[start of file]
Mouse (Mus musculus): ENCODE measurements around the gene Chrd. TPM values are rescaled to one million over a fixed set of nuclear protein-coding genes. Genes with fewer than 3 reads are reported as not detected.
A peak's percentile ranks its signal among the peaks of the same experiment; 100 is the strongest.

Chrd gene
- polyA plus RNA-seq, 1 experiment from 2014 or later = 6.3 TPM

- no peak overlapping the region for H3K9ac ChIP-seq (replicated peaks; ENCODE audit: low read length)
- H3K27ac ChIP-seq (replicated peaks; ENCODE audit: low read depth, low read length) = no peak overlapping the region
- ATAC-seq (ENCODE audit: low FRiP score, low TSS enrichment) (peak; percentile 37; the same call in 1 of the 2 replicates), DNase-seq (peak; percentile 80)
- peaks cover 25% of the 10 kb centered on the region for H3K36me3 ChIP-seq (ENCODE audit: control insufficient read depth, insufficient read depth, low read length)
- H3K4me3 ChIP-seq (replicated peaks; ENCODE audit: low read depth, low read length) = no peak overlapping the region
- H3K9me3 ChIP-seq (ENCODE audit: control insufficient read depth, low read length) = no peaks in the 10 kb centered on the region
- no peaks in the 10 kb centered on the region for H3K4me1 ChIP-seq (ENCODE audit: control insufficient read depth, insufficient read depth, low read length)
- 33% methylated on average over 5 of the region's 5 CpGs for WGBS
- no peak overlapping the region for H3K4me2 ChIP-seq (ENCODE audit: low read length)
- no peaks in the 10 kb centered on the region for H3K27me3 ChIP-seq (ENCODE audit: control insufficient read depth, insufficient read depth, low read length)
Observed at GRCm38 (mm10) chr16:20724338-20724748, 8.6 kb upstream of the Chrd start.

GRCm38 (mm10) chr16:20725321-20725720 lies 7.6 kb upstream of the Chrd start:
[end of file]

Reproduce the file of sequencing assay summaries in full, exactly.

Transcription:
Mouse (Mus musculus): ENCODE measurements around the gene Chrd. TPM values are rescaled to one million over a fixed set of nuclear protein-coding genes. Genes with fewer than 3 reads are reported as not detected.
A peak's percentile ranks its signal among the peaks of the same experiment; 100 is the strongest.

Chrd gene
- polyA plus RNA-seq, 1 experiment from 2014 or later = 6.3 TPM

- no peak overlapping the region for H3K9ac ChIP-seq (replicated peaks; ENCODE audit: low read length)
- H3K27ac ChIP-seq (replicated peaks; ENCODE audit: low read depth, low read length) = no peak overlapping the region
- ATAC-seq (ENCODE audit: low FRiP score, low TSS enrichment) (peak; percentile 37; the same call in 1 of the 2 replicates), DNase-seq (peak; percentile 80)
- peaks cover 25% of the 10 kb centered on the region for H3K36me3 ChIP-seq (ENCODE audit: control insufficient read depth, insufficient read depth, low read length)
- H3K4me3 ChIP-seq (replicated peaks; ENCODE audit: low read depth, low read length) = no peak overlapping the region
- H3K9me3 ChIP-seq (ENCODE audit: control insufficient read depth, low read length) = no peaks in the 10 kb centered on the region
- no peaks in the 10 kb centered on the region for H3K4me1 ChIP-seq (ENCODE audit: control insufficient read depth, insufficient read depth, low read length)
- 33% methylated on average over 5 of the region's 5 CpGs for WGBS
- no peak overlapping the region for H3K4me2 ChIP-seq (ENCODE audit: low read length)
- no peaks in the 10 kb centered on the region for H3K27me3 ChIP-seq (ENCODE audit: control insufficient read depth, insufficient read depth, low read length)
Observed at GRCm38 (mm10) chr16:20724338-20724748, 8.6 kb upstream of the Chrd start.

GRCm38 (mm10) chr16:20725321-20725720 lies 7.6 kb upstream of the Chrd start: